This analysis of the origins of the Second World War in Europe challenges several key ideas of the historiography: the ‘thirty years war’ thesis, the notion of a European civil war, and the stereotyping of the 1930s as a seemingly unstoppable rush to war after the internationalism of the 1920s. There was no sharp contrast between decades—the period only makes sense as a whole. Churchill’s ‘unnecessary war’ was preventable. Alternatives to appeasement existed. Though the study of war origins starts with Hitler, his policies were decisively shaped by the actions of others and the instability of an international system, heavily impacted by the Great Depression and ideology. Miscalculation rather than design explains the war of 1939. The outbreak of war should not obscure the significance of the 1930s as a laboratory for ideas and institutions that came to fruition after 1945 and which continue to shape international society.
Helen Graham and Alejandro Quiroga
What Spain, Greece, and Portugal have in common in the twentieth century is the manner in which their internal processes of change – rural to urban, agrarian to industrial – were intervened in and inflected at crucial moments and with enduring effect by the force of international political agendas. By the 1960s, in all three countries, the fearful imaginaries of traditionalists still saw a disguised form of communism in the ‘godlessness’ of Americanisation, social liberalisation, and anti-puritanism. This article adopts a tripartite structure (1945: survival; 1970s: transition; after 1989: memory) in order to explore why, how, and with what consequences Southern European political establishments with clear Nazi links or empathies not only survived the collapse of Adolf Hitler's new order, but were also able to persist as dictatorial and authoritarian regimes into the 1970s. It then interrogates the nature of the subsequent transitions to parliamentary democracy, paying particular attention to the continuities. It is remarkable, even today, how few Western European or North American commentators understand the brutality beneath the burlesque of dictatorship in Southern Europe.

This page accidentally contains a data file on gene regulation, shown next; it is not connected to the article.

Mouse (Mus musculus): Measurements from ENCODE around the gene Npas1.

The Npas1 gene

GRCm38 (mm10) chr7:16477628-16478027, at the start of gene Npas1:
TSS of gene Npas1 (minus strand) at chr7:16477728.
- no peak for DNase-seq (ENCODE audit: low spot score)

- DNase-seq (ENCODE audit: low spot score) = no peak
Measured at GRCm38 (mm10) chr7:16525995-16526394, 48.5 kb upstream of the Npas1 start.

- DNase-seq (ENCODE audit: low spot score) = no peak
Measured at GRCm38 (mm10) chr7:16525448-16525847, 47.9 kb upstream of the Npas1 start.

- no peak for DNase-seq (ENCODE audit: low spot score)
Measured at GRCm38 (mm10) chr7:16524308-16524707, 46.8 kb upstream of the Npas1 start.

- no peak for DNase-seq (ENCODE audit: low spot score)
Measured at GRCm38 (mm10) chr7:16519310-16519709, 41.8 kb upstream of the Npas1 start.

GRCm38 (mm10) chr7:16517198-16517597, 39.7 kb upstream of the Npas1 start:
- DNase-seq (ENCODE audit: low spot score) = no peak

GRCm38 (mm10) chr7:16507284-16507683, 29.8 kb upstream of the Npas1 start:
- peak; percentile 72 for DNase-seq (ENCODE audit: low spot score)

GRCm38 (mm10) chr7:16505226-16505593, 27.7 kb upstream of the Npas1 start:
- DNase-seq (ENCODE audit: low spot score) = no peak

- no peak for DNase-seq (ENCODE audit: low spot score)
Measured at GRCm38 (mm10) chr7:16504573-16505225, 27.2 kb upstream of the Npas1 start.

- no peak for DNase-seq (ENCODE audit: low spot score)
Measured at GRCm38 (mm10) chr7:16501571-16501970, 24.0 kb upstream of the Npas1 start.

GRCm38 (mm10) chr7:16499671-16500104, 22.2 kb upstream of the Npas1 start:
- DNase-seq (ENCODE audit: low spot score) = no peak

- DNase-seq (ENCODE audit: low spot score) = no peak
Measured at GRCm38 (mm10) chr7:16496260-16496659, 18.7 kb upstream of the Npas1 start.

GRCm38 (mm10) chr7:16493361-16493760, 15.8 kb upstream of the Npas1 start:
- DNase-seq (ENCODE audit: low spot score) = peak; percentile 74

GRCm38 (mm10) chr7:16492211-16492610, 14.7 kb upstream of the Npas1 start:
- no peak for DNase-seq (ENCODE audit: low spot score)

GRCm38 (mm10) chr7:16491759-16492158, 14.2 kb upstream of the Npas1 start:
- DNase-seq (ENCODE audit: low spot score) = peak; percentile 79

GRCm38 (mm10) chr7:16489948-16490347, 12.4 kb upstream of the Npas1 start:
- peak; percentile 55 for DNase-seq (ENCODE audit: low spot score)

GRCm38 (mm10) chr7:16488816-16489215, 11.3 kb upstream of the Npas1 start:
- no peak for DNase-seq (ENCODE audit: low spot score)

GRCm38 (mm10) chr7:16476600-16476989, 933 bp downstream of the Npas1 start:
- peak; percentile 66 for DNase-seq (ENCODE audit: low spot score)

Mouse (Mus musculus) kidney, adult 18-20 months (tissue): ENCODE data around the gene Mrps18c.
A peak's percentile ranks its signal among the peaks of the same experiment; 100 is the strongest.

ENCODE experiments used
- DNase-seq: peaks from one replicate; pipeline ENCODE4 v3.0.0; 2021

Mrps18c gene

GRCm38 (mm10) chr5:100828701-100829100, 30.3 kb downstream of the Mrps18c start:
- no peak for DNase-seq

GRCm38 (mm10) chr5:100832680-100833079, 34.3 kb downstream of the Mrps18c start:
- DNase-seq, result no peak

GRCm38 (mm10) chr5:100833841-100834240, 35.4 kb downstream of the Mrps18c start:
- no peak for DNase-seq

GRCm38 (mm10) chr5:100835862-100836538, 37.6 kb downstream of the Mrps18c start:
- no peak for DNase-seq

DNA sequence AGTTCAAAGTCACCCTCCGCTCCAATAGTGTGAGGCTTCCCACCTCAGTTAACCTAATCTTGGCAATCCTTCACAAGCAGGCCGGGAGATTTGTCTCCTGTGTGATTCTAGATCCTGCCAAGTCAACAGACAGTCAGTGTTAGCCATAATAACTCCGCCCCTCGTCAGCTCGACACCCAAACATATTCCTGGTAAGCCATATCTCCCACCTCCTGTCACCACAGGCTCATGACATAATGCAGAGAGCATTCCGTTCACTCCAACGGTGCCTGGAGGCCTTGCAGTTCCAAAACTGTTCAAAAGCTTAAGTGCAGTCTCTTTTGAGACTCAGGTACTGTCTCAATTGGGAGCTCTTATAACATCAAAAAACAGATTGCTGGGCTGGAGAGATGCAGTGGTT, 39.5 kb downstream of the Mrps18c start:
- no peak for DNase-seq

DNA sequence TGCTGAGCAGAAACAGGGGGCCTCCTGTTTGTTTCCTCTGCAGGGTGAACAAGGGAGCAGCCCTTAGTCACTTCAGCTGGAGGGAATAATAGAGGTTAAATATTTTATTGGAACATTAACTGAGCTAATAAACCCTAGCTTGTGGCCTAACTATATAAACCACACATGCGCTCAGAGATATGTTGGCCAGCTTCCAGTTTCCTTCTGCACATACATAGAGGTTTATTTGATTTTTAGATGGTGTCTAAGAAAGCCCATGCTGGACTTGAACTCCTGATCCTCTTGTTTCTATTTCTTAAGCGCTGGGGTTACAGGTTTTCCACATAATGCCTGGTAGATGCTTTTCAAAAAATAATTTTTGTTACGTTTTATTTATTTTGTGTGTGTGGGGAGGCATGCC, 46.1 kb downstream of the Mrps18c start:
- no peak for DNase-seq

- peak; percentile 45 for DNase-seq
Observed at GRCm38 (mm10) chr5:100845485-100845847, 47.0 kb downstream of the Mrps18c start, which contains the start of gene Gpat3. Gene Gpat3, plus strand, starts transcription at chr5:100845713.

This chapter deals with the vast territories east of the Elbe river, including Poland–Lithuania, the Czech lands, Brandenburg–Prussia, and Russia. There are two primary and interlocking themes, first the westernization of these lands, secondly, the origins and development of the ‘second serfdom’ in the agrarian East. Westernization of the agrarian East came largely through the introduction and expansion of the ‘Frankish agrarian system’, which began around 1200 with Western colonization east of the Elbe. Westernization was essentially a repetition of basic agrarian developments that had already taken place in much of north-west Europe in the period 600–1000 AD. One of the most important of these developments was manorialism, and the so-called ‘second serfdom’ in Eastern Europe was thus not a deviation from westernization, but rather an integral part of it.
The main developments in western European agrarian society and economy are surveyed at the outset in a regional analysis which stresses the degree of variety within quite small areas and by the same token the irrelevance of national boundaries. The survey considers employment and production beyond tillage and pastoralism: fishing, hunting, mining, or local crafts and manufacturing are treated as part of the rural economy. There follows a detailed thematic analysis which examines crop yields, credit, share-cropping, landholding, labour, and total factor productivity. The conclusion briefly takes up the debate over the transition from feudalism to capitalism, initiated by Robert Brenner, to argue that the regional variations in landholding and inheritance practices which might emerge from an initially similar environment, while casting doubt on aspects of Brenner’s general thesis, nevertheless were shaped as much by power or class relations as by natural endowment, ecology, or technological innovations.